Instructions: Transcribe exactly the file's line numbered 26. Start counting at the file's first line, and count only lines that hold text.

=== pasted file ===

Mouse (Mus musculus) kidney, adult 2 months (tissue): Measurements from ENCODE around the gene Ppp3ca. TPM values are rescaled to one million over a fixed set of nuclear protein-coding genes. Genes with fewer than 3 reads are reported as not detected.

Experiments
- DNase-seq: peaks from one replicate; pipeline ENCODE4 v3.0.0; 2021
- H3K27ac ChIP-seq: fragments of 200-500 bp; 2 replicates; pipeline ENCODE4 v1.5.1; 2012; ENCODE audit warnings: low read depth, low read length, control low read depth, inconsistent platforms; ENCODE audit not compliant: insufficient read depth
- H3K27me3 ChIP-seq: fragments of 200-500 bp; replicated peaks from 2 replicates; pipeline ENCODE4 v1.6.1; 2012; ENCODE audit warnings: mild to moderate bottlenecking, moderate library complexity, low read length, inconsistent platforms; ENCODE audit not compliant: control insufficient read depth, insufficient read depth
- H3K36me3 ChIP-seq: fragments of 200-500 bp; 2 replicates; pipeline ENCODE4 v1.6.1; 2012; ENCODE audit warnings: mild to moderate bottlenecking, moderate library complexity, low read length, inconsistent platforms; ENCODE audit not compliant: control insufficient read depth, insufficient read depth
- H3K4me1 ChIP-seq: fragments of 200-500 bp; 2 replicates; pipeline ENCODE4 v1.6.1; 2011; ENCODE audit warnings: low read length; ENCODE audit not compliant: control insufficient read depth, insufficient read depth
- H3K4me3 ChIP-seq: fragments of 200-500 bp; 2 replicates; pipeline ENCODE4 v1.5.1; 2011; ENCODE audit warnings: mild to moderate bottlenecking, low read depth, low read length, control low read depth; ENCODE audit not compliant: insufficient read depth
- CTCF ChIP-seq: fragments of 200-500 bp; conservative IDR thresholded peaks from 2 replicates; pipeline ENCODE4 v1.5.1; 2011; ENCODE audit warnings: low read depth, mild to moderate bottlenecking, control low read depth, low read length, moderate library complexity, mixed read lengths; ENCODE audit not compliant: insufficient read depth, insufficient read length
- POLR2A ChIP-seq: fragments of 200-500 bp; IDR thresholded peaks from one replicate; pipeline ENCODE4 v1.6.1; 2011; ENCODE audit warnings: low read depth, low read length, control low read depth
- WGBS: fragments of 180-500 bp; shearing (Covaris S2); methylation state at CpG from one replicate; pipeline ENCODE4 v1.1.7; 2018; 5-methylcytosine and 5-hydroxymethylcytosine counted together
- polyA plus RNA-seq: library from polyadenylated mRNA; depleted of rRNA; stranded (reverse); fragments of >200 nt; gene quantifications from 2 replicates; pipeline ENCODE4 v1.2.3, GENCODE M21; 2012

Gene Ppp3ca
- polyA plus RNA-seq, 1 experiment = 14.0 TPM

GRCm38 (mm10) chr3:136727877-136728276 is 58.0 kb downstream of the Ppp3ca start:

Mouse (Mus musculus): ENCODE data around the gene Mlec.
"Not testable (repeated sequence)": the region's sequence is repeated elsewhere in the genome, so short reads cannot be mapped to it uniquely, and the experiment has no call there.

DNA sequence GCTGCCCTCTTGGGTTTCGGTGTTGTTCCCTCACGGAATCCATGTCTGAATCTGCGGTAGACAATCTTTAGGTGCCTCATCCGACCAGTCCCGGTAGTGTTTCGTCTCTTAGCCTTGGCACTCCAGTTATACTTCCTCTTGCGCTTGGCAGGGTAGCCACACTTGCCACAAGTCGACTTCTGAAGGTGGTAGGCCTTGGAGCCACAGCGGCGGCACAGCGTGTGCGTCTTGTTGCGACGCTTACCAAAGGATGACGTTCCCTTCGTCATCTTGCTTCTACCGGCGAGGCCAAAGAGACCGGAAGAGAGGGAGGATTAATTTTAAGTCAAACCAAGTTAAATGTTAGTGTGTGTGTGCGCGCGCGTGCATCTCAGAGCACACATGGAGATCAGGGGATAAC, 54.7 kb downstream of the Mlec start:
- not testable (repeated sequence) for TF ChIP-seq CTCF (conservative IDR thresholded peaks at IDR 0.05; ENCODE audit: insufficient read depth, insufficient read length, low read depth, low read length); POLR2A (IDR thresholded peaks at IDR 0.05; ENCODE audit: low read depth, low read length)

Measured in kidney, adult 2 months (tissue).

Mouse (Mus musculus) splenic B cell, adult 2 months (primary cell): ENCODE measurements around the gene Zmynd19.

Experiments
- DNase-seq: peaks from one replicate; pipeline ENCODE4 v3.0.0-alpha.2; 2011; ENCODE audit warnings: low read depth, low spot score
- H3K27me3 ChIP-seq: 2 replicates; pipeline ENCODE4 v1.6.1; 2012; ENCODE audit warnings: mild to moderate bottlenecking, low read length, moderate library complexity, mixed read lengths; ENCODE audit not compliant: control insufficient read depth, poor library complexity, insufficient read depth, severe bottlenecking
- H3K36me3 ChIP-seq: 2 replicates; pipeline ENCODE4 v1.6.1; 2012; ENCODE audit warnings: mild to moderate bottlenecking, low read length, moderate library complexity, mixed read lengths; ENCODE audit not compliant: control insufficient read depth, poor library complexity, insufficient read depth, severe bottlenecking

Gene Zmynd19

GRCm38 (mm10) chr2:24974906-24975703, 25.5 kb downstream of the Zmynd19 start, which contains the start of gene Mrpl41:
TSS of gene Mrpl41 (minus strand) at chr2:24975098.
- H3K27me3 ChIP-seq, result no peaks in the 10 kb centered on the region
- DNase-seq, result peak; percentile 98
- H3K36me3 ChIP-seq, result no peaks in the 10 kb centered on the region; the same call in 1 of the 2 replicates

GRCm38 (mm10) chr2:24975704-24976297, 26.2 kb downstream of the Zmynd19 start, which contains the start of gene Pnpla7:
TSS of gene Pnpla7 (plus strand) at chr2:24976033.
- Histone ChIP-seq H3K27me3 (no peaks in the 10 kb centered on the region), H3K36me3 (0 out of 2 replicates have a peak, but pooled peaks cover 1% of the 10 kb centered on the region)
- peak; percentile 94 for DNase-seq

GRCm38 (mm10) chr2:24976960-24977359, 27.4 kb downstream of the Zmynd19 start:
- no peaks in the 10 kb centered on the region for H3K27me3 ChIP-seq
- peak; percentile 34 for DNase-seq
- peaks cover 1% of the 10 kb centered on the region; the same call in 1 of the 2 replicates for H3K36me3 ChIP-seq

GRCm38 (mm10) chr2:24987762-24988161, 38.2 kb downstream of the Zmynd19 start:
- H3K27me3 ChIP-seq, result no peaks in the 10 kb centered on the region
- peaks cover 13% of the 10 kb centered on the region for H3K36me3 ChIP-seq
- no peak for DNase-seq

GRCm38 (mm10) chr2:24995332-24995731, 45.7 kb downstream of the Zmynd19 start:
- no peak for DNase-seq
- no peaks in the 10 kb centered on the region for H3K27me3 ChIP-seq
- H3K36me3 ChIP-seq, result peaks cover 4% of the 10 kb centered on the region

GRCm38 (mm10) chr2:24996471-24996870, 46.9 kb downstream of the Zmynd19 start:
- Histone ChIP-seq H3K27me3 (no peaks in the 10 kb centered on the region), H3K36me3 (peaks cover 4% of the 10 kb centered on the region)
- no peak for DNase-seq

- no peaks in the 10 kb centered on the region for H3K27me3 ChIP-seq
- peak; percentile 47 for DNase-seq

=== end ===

Gene Zmynd19